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3rd Rock from the Sun is an American sitcom that aired from 1996 to 2001 on NBC. The show is about four extraterrestrials who are on an expedition to Earth, which they consider to be a very insignificant planet. The extraterrestrials pose as a human family in order to observe the behavior of human beings.
Single father George Altman is doing his best to raise his sixteen-year-old daughter Tessa in the big city. When he discovers a box of condoms in her bedroom, though, he decides the time has come to move her to a more wholesome and nurturing environment: the suburbs. But behind the beautiful homes and perfect lawns lurk the Franken-moms, spray tans, nose jobs, and Red Bull-guzzling teens who have nothing in common with Tessa. It’s a whole new world, one that makes George wonder if they haven’t jumped out of the frying pan and into the fire.
Dick Loudon and his wife Joanna decide to leave life in New York City and buy a little inn in Vermont. Dick is a how-to book writer, who eventually becomes a local TV celebrity as host of "Vermont Today." George Utley is the handyman at the inn and Leslie Vanderkellen is the maid, with ambitions of being an Olympic Ski champion; she is later replaced by her cousin Stephanie, an heiress who hates her job. Her boyfriend is Dick's yuppie TV producer, Michael Harris. There are many other quirky characters in this fictional little town, including Dick's neighbors Larry, Darryl, and Darryl...three brothers who buy the Minuteman Cafe from Kirk Devane. Besides sharing a name, Darryl and Darryl never speak.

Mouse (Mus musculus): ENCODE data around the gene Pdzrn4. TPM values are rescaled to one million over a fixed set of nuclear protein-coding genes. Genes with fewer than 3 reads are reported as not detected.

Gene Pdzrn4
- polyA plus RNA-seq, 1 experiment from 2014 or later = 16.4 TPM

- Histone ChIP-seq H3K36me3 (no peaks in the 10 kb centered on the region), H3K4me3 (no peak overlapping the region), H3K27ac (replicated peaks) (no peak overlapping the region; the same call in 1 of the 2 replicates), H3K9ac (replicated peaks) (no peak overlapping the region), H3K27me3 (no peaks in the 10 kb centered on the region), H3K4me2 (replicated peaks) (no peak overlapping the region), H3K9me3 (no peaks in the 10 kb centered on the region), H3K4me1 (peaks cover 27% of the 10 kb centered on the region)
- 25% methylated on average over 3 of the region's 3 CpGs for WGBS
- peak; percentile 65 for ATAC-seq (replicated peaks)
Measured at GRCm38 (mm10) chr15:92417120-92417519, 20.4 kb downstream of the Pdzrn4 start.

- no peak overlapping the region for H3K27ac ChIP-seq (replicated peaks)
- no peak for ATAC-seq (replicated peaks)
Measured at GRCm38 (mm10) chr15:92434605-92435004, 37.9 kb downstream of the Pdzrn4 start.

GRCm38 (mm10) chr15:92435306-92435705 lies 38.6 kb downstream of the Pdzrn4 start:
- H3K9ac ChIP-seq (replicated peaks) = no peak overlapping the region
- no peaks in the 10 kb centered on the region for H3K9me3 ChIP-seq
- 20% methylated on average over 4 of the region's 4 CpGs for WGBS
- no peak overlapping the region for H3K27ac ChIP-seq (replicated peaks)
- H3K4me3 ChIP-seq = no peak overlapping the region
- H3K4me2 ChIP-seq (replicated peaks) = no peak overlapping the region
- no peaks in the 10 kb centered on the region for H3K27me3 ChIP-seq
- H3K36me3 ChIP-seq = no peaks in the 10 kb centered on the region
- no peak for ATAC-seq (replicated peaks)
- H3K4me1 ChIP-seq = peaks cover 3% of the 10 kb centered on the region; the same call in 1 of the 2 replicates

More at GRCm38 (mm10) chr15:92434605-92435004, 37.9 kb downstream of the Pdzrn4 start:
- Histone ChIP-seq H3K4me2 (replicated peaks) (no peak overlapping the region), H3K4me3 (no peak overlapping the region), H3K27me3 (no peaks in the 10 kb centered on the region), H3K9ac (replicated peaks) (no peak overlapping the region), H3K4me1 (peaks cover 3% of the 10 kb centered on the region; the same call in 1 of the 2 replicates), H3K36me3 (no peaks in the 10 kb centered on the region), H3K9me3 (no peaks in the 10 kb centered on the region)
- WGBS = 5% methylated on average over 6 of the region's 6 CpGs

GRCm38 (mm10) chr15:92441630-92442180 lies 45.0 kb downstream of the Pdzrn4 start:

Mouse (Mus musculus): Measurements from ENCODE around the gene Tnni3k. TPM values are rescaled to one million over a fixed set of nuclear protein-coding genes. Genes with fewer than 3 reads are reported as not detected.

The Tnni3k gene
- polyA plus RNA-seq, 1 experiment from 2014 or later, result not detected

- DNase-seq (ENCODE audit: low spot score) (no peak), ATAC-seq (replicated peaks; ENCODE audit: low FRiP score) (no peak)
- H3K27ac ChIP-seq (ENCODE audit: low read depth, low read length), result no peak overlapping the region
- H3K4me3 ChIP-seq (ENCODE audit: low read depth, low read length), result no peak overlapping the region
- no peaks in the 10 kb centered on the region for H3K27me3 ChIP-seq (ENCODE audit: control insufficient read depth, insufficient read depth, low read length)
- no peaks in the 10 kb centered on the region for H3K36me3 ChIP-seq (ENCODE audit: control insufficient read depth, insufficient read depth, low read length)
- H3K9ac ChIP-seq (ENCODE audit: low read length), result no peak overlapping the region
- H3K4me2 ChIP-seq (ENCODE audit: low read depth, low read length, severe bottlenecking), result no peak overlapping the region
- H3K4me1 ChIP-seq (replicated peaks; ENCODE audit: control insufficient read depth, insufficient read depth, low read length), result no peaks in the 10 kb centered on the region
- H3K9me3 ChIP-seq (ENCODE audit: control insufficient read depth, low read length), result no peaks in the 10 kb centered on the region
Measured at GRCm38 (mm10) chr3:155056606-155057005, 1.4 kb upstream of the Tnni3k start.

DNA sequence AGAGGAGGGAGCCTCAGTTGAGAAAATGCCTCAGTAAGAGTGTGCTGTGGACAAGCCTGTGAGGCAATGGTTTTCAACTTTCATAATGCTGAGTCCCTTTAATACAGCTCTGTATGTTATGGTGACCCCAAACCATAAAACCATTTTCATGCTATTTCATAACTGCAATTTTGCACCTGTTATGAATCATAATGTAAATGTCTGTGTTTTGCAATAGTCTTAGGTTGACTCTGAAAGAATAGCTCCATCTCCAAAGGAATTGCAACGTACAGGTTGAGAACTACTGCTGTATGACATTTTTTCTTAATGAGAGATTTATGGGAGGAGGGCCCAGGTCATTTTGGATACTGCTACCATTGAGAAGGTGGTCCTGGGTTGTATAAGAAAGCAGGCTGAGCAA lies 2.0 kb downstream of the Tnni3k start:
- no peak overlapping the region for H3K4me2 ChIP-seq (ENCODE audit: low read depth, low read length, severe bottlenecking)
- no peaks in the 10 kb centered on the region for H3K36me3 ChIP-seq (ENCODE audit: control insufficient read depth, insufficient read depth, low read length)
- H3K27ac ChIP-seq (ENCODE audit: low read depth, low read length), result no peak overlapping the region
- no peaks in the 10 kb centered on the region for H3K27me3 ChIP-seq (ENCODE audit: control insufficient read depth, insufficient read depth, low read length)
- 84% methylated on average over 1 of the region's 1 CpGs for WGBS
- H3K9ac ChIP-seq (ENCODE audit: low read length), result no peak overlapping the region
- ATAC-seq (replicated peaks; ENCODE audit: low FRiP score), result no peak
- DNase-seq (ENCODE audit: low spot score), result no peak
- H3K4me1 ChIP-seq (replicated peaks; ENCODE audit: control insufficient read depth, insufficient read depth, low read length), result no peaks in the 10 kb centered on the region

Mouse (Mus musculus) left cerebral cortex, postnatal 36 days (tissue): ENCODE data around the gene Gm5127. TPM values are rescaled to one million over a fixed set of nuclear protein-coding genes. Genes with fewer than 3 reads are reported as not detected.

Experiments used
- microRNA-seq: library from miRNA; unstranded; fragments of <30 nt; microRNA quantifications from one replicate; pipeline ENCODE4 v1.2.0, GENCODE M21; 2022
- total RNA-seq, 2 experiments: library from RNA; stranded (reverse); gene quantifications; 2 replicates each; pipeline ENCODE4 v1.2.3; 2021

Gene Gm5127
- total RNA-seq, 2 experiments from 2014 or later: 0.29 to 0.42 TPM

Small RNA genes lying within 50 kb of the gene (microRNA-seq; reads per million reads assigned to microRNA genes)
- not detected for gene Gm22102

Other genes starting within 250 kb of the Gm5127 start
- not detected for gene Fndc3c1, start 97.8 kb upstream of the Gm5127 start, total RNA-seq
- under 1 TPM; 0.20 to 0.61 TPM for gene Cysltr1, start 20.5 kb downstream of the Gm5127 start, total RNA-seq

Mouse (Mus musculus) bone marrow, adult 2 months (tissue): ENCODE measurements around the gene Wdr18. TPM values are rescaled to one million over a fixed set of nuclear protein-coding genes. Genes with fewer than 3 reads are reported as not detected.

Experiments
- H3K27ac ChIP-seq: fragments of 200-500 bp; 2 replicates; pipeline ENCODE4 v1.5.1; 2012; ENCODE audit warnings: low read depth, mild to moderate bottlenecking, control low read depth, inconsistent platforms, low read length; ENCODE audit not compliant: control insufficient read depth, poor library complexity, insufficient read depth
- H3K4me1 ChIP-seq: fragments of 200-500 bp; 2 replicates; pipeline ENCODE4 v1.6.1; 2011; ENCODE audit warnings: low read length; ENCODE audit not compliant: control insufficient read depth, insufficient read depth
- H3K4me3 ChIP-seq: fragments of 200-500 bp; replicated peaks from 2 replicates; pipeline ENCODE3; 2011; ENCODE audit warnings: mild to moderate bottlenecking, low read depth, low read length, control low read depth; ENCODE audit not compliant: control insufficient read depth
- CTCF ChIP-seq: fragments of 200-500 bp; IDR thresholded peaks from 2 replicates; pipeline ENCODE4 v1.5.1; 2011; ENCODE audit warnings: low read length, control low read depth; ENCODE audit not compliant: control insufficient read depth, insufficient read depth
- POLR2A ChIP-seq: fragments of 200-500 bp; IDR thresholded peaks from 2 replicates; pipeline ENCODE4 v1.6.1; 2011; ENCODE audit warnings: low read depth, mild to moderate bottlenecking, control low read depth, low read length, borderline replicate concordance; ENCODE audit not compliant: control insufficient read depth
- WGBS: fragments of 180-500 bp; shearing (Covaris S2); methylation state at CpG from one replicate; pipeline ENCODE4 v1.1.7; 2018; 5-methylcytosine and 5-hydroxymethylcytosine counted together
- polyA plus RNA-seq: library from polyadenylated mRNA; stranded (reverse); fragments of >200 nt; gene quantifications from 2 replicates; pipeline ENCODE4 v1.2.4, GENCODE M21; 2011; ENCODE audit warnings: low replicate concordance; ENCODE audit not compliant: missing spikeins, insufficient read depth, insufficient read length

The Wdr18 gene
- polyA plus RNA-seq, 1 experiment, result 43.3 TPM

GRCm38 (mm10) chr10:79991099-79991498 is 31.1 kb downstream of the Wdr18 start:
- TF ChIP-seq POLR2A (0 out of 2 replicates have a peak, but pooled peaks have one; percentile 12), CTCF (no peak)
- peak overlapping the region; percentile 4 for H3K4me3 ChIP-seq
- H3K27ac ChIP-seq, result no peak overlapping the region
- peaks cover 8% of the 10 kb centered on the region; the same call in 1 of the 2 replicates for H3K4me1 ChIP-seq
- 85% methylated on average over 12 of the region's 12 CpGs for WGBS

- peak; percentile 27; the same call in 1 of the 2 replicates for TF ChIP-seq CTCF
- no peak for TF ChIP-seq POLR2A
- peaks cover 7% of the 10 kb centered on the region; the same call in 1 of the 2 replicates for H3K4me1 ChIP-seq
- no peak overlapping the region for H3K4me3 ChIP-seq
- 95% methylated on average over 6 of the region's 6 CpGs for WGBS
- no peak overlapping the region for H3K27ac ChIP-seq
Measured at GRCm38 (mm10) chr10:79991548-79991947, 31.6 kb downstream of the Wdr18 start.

Jules Cobb is a mom in her forties facing the often humorous challenges, pitfalls and rewards of life's next chapter. Along for the journey is her son, her ex-husband, her husband/neighbor and her friends who together make up her dysfunctional, but supportive and caring extended family... even if they have a funny way of showing it sometimes.
Green Acres is an American sitcom starring Eddie Albert and Eva Gabor as a couple who move from New York City to a rural country farm. Produced by Filmways as a sister show to Petticoat Junction, the series was first broadcast on CBS, from September 15, 1965 to April 27, 1971. Receiving solid ratings during its six-year run, Green Acres was cancelled in 1971 as part of the "rural purge" by CBS. The sitcom has been in syndication and is available in DVD and VHS releases. In 1997, the two-part episode "A Star Named Arnold is Born" was ranked #59 on TV Guide's 100 Greatest Episodes of All Time.
Set in the world of fashion and PR, immature fun-loving mother Edina Monsoon and her best friend Patsy drive Eddie's sensible daughter, Saffron, up the wall with their constant drug abuse and outrageous selfishness. Numerous in-jokes and heavy doses of cruel humour have made this series a cult hit in the UK and abroad.